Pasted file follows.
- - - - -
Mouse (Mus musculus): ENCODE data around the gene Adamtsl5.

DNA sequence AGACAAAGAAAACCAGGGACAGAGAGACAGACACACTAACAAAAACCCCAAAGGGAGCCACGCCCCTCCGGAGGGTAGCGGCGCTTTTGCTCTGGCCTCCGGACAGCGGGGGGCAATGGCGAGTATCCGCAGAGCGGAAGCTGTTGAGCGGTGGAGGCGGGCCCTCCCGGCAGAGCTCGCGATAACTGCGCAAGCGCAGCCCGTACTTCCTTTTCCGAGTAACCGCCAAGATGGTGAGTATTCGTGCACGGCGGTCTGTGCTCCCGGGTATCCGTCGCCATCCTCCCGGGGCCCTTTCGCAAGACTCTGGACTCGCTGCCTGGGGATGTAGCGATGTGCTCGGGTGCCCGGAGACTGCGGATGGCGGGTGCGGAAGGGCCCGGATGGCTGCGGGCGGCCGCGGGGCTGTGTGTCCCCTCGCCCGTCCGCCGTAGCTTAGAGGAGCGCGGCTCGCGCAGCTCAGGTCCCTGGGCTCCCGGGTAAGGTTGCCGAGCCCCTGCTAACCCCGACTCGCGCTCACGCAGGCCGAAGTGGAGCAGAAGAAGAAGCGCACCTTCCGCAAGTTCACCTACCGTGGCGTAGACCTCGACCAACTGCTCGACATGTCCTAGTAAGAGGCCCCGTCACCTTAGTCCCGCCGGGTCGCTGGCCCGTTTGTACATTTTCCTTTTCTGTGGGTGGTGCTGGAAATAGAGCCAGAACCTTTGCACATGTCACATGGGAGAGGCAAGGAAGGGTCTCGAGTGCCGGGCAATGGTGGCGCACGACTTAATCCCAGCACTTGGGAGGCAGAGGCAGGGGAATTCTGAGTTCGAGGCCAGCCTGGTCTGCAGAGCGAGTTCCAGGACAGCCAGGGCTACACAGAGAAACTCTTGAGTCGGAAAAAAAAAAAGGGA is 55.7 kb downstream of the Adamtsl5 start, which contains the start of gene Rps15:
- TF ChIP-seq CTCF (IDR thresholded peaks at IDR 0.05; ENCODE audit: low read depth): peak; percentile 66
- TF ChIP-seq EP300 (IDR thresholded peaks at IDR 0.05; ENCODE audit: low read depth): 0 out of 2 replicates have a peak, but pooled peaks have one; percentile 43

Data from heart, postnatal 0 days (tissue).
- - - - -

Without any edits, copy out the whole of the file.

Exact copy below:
Mouse (Mus musculus): ENCODE data around the gene Adamtsl5.

DNA sequence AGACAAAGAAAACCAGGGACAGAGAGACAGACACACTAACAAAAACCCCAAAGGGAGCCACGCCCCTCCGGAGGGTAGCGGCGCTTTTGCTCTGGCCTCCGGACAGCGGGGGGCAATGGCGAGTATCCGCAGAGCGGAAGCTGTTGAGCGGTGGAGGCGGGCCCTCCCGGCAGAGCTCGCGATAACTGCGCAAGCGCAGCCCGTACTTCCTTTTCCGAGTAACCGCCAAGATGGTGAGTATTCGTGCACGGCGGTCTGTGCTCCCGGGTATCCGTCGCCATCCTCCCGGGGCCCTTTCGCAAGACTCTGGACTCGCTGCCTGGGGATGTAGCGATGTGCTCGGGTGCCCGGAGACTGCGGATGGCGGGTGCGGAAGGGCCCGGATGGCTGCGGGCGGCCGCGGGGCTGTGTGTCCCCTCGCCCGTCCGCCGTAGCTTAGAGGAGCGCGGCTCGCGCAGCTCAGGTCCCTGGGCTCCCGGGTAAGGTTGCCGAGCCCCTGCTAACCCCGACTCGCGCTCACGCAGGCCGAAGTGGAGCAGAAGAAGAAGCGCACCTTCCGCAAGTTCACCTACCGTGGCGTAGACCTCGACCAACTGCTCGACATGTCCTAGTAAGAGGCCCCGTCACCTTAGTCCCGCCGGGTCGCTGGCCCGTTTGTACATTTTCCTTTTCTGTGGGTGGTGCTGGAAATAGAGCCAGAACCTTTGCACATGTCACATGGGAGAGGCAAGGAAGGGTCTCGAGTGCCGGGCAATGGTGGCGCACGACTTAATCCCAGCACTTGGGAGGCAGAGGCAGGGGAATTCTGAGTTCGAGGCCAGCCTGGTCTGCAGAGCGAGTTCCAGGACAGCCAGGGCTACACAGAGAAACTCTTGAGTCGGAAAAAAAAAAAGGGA is 55.7 kb downstream of the Adamtsl5 start, which contains the start of gene Rps15:
- TF ChIP-seq CTCF (IDR thresholded peaks at IDR 0.05; ENCODE audit: low read depth): peak; percentile 66
- TF ChIP-seq EP300 (IDR thresholded peaks at IDR 0.05; ENCODE audit: low read depth): 0 out of 2 replicates have a peak, but pooled peaks have one; percentile 43

Data from heart, postnatal 0 days (tissue).